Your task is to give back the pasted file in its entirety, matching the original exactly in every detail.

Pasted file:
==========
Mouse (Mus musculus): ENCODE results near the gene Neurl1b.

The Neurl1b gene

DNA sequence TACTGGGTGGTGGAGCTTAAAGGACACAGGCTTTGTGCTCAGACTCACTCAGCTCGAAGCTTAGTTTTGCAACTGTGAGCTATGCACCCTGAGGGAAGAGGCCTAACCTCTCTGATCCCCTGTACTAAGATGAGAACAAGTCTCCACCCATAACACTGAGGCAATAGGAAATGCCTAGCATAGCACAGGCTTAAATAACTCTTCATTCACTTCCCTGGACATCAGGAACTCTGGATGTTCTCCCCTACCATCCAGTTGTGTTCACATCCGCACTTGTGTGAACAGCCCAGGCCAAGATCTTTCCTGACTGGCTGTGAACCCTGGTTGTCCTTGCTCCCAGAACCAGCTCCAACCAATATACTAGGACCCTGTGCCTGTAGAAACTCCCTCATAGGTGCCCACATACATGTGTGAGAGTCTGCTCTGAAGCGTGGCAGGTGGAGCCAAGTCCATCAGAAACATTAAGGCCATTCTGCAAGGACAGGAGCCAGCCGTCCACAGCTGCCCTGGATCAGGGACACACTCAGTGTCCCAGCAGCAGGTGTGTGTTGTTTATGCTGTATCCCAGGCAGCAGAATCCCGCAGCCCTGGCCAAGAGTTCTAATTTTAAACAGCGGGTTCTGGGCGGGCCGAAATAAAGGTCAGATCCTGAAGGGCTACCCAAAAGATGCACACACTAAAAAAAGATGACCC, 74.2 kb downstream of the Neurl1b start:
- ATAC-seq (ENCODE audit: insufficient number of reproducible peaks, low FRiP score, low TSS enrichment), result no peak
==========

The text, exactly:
Mouse (Mus musculus): ENCODE results near the gene Neurl1b.

The Neurl1b gene

DNA sequence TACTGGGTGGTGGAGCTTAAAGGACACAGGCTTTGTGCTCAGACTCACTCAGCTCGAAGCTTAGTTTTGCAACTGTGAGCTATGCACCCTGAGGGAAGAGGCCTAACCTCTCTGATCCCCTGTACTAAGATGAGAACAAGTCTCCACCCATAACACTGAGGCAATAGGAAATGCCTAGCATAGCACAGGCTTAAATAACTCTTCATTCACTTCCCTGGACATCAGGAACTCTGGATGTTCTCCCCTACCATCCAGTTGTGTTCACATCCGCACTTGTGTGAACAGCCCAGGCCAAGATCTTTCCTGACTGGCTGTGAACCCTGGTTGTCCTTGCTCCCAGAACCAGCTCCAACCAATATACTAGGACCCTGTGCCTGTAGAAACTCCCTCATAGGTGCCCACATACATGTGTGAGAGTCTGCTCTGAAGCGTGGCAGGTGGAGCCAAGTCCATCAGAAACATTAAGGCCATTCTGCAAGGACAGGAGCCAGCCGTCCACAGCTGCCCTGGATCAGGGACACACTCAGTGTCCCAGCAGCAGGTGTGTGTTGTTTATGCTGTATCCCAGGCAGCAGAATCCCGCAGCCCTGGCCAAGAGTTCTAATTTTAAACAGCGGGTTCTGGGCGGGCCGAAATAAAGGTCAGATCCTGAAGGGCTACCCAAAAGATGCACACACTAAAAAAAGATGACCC, 74.2 kb downstream of the Neurl1b start:
- ATAC-seq (ENCODE audit: insufficient number of reproducible peaks, low FRiP score, low TSS enrichment), result no peak